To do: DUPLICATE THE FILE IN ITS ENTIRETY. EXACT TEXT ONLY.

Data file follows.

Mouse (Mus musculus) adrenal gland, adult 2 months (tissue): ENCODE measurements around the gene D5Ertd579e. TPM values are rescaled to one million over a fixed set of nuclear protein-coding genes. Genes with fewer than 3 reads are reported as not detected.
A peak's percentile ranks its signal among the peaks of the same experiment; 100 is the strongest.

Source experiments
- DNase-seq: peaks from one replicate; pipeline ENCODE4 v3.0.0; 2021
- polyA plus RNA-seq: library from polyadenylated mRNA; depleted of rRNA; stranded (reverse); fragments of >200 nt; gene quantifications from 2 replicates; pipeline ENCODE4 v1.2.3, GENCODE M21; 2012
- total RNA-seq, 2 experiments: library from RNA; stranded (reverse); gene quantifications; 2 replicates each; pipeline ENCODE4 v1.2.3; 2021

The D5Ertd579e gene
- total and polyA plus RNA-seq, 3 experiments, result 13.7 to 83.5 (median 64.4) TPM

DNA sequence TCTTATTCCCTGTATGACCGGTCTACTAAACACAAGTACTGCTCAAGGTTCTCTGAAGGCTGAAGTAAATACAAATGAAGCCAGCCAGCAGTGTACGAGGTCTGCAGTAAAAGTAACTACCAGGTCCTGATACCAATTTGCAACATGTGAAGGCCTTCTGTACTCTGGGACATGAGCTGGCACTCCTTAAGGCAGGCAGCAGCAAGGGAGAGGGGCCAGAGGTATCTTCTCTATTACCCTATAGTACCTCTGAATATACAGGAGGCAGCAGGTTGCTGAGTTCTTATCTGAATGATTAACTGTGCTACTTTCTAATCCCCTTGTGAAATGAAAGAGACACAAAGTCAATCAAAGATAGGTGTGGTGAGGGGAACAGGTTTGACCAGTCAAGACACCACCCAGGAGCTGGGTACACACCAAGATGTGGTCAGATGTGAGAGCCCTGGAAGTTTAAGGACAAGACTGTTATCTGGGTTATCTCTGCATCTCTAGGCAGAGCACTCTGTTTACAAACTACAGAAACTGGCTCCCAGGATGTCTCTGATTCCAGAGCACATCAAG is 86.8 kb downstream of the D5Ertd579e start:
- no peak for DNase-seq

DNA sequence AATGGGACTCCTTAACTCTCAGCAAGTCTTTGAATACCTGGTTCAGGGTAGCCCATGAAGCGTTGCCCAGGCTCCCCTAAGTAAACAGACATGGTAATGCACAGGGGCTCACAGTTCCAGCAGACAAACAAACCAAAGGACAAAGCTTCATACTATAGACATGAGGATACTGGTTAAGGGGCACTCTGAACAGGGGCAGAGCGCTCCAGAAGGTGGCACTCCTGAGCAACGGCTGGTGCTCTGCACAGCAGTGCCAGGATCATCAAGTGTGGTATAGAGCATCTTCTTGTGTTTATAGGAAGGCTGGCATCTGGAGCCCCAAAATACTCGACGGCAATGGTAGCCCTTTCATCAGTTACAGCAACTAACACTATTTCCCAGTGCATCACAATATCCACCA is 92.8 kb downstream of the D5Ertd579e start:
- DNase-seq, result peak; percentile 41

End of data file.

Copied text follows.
Mouse (Mus musculus) adrenal gland, adult 2 months (tissue): ENCODE measurements around the gene D5Ertd579e. TPM values are rescaled to one million over a fixed set of nuclear protein-coding genes. Genes with fewer than 3 reads are reported as not detected.
A peak's percentile ranks its signal among the peaks of the same experiment; 100 is the strongest.

Source experiments
- DNase-seq: peaks from one replicate; pipeline ENCODE4 v3.0.0; 2021
- polyA plus RNA-seq: library from polyadenylated mRNA; depleted of rRNA; stranded (reverse); fragments of >200 nt; gene quantifications from 2 replicates; pipeline ENCODE4 v1.2.3, GENCODE M21; 2012
- total RNA-seq, 2 experiments: library from RNA; stranded (reverse); gene quantifications; 2 replicates each; pipeline ENCODE4 v1.2.3; 2021

The D5Ertd579e gene
- total and polyA plus RNA-seq, 3 experiments, result 13.7 to 83.5 (median 64.4) TPM

DNA sequence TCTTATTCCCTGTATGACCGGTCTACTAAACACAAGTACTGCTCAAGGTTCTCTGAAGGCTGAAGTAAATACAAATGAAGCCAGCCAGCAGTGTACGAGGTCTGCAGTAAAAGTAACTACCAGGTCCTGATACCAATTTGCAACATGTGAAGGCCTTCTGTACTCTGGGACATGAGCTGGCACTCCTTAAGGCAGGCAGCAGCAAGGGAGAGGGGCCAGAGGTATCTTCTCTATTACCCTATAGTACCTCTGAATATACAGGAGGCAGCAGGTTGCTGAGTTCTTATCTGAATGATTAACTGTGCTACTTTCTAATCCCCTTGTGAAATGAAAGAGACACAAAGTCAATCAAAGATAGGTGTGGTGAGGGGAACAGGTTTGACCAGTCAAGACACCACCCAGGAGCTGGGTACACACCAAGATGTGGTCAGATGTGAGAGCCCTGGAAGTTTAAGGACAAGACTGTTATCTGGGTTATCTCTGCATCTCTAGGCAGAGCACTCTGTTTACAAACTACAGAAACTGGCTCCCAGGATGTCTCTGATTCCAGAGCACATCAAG is 86.8 kb downstream of the D5Ertd579e start:
- no peak for DNase-seq

DNA sequence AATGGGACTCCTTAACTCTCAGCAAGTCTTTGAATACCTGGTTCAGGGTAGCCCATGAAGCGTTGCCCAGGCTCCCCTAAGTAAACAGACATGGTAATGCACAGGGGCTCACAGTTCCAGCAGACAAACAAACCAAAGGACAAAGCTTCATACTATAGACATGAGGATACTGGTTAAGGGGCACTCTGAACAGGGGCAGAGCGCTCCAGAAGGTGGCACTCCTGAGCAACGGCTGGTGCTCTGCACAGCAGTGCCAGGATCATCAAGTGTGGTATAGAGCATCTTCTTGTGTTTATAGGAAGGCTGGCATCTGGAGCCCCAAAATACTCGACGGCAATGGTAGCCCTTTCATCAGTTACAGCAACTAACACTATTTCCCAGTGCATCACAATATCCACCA is 92.8 kb downstream of the D5Ertd579e start:
- DNase-seq, result peak; percentile 41